Posted on 9 March 2020
Varying reports of the mortality rate for the novel coronavirus have caused some confusion. This is because calculating the true mortality rate is not as simple as it may at first seem. A large proportion of those who become infected will not have severe symptoms, and hence will go unreported. Not accounting for this leads to overestimation of mortality rate. Conversely, if calculations include cases that have not yet run their course, the result will be an underestimate of mortality, as some of those cases will later result in death.
A preprint study used statistical methods to adjust for these factors, demonstrating how they affect estimates for different age groups. The figures show the importance of age: when predicted asymptomatic infections are accounted for, the adjusted mortality rate is approximately 1 in 22 for those in their 60s, 1 in 10 for those in their 70s, and 1 in 6 for those who are 80 or older. For symptomatic cases only, those numbers are roughly twice as high.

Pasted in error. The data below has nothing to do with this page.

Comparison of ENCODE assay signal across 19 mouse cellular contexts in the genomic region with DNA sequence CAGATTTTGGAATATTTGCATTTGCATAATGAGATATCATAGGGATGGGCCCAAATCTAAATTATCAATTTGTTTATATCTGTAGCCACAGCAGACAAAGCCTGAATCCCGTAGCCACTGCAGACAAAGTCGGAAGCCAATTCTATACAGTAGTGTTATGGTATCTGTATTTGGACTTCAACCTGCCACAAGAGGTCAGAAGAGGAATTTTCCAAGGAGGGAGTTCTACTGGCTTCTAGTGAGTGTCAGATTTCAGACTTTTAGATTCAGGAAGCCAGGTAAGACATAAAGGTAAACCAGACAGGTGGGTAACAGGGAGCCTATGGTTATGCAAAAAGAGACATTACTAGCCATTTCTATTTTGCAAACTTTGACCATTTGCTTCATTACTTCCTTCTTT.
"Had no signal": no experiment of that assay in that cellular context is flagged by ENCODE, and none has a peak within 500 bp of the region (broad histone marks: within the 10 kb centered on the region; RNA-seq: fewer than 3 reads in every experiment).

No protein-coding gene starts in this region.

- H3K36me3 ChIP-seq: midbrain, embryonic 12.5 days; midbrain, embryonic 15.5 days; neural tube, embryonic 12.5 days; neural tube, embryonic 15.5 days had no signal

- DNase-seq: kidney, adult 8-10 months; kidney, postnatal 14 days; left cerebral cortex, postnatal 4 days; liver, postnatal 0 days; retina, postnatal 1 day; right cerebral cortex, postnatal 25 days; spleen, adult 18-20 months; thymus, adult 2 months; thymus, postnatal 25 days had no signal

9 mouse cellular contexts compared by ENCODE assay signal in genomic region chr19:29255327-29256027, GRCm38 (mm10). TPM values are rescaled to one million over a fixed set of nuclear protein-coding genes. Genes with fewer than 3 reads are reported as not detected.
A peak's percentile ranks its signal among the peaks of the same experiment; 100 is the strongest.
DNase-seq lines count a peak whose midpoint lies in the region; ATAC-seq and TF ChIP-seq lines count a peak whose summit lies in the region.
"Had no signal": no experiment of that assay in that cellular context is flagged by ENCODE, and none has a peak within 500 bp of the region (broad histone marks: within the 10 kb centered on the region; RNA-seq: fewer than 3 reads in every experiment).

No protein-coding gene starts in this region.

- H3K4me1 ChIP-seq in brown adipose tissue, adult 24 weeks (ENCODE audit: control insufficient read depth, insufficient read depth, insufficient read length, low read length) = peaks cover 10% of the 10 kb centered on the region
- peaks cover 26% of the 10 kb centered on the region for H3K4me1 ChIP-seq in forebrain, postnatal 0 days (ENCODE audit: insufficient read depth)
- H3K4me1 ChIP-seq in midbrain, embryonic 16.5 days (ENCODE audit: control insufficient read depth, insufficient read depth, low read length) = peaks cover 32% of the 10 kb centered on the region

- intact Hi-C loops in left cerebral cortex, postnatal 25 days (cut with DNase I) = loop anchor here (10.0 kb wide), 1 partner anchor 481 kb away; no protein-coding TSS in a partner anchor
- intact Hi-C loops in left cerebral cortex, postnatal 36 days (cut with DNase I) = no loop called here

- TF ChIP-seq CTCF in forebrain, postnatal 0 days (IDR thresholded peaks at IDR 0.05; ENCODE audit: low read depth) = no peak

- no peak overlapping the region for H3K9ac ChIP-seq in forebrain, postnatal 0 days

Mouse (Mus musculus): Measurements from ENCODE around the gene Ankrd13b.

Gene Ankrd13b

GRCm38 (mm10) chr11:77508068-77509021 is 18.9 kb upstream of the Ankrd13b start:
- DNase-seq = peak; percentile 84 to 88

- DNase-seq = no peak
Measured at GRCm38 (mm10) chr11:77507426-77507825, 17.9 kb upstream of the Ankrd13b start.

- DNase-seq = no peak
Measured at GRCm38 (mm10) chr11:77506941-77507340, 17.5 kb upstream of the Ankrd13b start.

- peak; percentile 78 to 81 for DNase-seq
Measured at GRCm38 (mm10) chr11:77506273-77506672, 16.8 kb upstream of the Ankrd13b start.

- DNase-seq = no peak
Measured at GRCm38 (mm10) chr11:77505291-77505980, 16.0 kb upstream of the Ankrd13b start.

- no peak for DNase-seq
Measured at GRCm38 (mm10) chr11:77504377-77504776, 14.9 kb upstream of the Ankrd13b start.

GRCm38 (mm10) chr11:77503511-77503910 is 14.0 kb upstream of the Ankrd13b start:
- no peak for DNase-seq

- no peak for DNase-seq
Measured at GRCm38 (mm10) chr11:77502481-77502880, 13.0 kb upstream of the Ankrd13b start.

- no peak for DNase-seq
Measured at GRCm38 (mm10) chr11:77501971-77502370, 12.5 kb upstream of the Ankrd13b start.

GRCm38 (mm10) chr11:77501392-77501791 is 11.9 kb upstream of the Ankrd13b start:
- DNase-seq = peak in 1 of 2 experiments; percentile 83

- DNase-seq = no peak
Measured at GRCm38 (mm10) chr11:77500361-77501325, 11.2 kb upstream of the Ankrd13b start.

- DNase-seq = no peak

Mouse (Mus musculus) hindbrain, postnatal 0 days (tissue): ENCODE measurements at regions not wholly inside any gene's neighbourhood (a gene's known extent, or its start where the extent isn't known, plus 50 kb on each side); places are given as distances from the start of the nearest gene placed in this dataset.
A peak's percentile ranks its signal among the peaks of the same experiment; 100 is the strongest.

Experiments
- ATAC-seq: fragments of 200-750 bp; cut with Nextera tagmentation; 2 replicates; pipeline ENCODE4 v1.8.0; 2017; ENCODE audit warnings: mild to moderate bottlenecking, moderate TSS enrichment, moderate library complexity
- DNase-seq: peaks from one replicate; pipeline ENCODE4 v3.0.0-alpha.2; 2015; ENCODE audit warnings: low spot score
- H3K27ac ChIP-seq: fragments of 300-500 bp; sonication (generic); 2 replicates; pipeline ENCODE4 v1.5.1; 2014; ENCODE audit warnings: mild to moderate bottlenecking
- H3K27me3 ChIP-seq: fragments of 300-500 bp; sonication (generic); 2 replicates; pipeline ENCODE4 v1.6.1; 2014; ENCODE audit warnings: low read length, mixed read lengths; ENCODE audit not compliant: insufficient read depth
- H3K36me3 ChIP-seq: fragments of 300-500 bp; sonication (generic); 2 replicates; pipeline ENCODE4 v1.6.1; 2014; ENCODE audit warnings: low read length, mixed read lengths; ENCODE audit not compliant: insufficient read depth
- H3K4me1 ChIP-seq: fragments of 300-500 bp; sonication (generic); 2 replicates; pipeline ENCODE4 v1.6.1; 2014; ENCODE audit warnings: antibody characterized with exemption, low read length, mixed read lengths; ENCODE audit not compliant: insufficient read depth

Age in and of itself is not the only factor at play here, however. Elderly people are significantly more likely to have hypertension, heart disease and respiratory disease, all of which increase the risk of death from coronavirus infection. These morbidities interact with age to determine overall risk, and so for any age group, the mortality rate for someone with none of these conditions will likely be lower than the figures presented here.
Adjusted age-specific case fatality ratio during the COVID-19 epidemic in Hubei, China, January and February 2020: https://doi.org/10.1101/2020.03.04.20031104
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